The 1933 Bishop reports on the glimmer of an idea at a Brooks School still in its infancy. “In the fall of 1931 a pair of ambitious souls thought how nice it would be to have a play on the weekend of the dance,” the Bishop reads.

It continues:“[T]hus the Dramatic Society was started. [Former senior master Arthur] Milliken was duly appointed coach of the Society. At the outset he asked all concerned if they knew how much work they had to do. The reply was in the affirmative, although none had the faintest idea of the tasks involved.”

The Bishop goes on to note that, “after much quibbling,” two plays were chosen by the fledgling Dramatic Society to perform in the spring of 1932: “The Crimson Cocoanut,” by Ian Hay, and “Where the Cross Is Made,” by Eugene O’Neill. “The audience came, the audience clapped, the audience went,” the Bishop concludes. “The actors hoped they were amused, and some of the audience claimed they were. The stage, a masterpiece of carpentry and art, disappeared as quickly as it had appeared.”

The stage may have disappeared as quickly as it had appeared — in the first years of the school, performances took place in today’s Frick Dining Hall — but the students’ desire to engage in theater didn’t dissipate as quickly. The next year, the Dramatic Society had officers, a constitution and another play in the works: “The Cat and the Canary,” which had recently enjoyed a run in movie theaters.

Beginning with the earliest student performance on record — a 1931 student-written, six-act comedy titled “Faculty Frightfulness,” in which a fictional boarding school headmaster, Mr. Ashbomb, calls for a regimen of strict discipline to be carried out by his faculty — art, and the focus of this piece, the Brooks theater program, has been a steady undercurrent of the student experience. Theater at Brooks has humble beginnings (“Faculty Frightfulness” was performed without a set, and instead showed the characters in silhouette behind a white sheet strung across the entrance to long-gone Jackson Dormitory). This evolved to the detailed scenery envisioned by faculty emeritus Fessenden Wilder in a newly renovated Auditorium.

From there, further efforts by the school to modernize and expand the Auditorium allowed for student creativity to flourish. In the final years of the 20th century, the Brooks administration began to focus on making the arts a pillar of the school’s academic program, and today’s students take arts classes as a major subject.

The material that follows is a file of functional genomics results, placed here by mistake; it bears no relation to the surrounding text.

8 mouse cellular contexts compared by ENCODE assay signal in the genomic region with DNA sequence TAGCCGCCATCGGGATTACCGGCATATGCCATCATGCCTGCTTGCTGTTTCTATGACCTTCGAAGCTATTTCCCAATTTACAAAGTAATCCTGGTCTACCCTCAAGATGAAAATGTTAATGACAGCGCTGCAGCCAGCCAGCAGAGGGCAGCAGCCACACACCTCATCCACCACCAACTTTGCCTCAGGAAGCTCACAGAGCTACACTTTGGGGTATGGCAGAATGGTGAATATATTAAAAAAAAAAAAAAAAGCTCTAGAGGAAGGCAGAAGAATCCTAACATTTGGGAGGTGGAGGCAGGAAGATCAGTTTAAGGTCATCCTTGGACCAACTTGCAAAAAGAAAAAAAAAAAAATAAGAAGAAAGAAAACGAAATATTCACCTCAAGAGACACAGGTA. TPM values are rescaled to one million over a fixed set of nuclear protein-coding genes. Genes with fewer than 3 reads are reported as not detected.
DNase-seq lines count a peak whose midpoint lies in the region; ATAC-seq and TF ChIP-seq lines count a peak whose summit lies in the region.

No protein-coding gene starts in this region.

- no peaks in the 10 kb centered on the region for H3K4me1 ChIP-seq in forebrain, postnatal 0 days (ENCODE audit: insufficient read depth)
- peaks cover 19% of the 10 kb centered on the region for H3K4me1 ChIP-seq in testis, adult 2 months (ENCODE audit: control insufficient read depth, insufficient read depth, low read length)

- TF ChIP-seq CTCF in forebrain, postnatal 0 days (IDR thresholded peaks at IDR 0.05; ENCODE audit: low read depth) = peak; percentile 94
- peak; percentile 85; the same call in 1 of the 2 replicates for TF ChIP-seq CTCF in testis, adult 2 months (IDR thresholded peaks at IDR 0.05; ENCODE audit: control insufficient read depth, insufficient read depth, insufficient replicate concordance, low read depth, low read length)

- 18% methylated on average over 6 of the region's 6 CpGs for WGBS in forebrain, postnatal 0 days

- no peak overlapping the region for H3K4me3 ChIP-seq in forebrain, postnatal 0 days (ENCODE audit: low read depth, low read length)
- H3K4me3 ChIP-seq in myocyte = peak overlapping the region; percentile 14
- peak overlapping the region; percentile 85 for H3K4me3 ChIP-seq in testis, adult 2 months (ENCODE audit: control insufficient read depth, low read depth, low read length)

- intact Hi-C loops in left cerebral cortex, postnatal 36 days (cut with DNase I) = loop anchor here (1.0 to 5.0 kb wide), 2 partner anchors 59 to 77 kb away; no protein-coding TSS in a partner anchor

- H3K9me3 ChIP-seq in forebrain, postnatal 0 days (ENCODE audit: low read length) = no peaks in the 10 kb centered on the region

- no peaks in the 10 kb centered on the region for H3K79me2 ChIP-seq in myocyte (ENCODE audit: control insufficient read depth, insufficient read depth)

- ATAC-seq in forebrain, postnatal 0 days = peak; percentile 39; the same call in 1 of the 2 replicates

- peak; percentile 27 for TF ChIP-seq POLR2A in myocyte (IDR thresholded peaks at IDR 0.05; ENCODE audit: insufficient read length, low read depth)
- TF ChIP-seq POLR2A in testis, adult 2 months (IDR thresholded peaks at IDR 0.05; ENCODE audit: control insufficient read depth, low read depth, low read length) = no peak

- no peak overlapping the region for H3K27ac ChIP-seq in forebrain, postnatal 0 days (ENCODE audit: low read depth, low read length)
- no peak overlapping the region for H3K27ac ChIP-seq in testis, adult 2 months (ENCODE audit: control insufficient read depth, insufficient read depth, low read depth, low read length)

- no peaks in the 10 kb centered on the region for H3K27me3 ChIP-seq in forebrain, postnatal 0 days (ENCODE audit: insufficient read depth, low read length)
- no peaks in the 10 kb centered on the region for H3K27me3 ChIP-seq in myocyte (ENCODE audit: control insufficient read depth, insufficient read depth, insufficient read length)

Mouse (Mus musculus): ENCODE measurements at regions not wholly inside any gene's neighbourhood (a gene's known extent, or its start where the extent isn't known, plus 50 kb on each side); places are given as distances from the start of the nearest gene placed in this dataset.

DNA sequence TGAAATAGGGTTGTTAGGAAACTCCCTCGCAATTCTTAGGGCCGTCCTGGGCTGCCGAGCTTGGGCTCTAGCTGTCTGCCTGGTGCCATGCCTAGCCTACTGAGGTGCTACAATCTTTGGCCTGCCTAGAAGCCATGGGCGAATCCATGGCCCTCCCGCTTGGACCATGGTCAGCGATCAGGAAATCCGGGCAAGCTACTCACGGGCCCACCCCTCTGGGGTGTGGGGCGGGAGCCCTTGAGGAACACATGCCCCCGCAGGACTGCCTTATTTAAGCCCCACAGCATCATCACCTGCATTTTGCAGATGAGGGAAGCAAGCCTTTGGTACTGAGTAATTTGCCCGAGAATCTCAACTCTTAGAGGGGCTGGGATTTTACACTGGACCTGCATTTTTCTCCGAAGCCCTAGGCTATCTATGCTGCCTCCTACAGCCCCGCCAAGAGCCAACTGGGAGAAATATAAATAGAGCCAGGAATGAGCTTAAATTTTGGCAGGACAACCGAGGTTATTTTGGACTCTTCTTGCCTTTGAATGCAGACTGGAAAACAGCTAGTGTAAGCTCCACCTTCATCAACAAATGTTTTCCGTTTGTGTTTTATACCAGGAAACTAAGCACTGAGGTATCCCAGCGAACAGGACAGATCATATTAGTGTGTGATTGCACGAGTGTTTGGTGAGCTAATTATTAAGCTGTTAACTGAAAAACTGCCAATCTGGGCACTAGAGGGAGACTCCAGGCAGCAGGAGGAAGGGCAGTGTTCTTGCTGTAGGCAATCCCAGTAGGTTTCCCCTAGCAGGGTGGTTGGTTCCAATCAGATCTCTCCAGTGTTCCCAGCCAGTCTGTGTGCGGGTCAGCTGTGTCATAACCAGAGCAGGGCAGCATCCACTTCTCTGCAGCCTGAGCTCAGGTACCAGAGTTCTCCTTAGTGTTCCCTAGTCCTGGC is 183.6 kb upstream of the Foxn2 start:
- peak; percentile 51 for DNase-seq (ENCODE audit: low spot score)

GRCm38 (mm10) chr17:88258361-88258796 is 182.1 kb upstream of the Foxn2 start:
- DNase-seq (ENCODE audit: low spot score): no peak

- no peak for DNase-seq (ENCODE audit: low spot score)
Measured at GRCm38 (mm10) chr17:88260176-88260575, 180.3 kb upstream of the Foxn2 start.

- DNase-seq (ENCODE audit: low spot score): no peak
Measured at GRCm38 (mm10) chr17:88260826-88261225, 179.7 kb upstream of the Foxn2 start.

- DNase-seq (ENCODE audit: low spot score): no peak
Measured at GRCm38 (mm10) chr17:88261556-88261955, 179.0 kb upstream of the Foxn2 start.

The Early Years

Through most of its evolution, the theater program at Brooks has been housed in the auditorium, which sits at the center of campus and has been a steady surveyor of daily life at Brooks since the school’s founding. The first production to take place in the Auditorium was in 1935, but the building dates to the 19th century and Brooks’s origins as Lakeview Farm. Today’s Auditorium was yesterday’s barn. The building, which was built in 1871, originally served as shelter for cows, horses and other animals. It measured 120 feet long and 40 feet high, and was one of the largest livestock barns in North Andover. The basement of the barn’s three stories housed animals, and the upper and rafter levels were built to hold more than 200 tons of hay.

Brooks was established in 1926. Since then, the barn has been home to: a garage; a gymnasium; locker rooms; basketball and squash courts; music classrooms; and theater space itself, which has hosted theater productions and the student body’s traditional School Meeting.

Brooks theater productions continued to take hold of the Auditorium through the 1930s. Notably, students performed Oscar Wilde’s “The Importance of Being Earnest” in 1938, despite most of the cast suffering from pink-eye, laryngitis, chicken pox or a combination of the three, as well as T.S. Eliot’s “Murder in the Cathedral” in 1939, which was the Dramatic Society’s first attempt at a poetic drama.

The Rise of Theater

In 1941, a girl graced a Brooks theater production for the first time: Phyllis Ashburn, founding headmaster Frank Ashburn’s daughter, appeared in “Juno and the Paycock,” the second installation in Sean O’Casey’s “Dublin Trilogy.” In subsequent years, beginning in 1948, Brooks productions cast girls from Abbot Academy, a girls school in Andover, Mass., that has since merged with Phillips Academy; Abbot Academy students were routinely cast in female roles for Brooks productions into the 1960s. Faculty emeritus Eric C. Baade credited Fessenden Wilder as the architect of a new era of ambitious Brooks theatrical productions.

Baade wrote in 1981, in an article titled “The Performing Arts at Brooks,” that Wilder “rivaled David Belasco in the detailed accuracy of his naturalism. On Fessenden’s stage gas stoves could be lit, running water really ran, and if a newspaper was lying around, it was from the right city and of the right date of the play. The Auditorium began to become a theatre in the best possible way, growing organically and adding new features as they were needed.”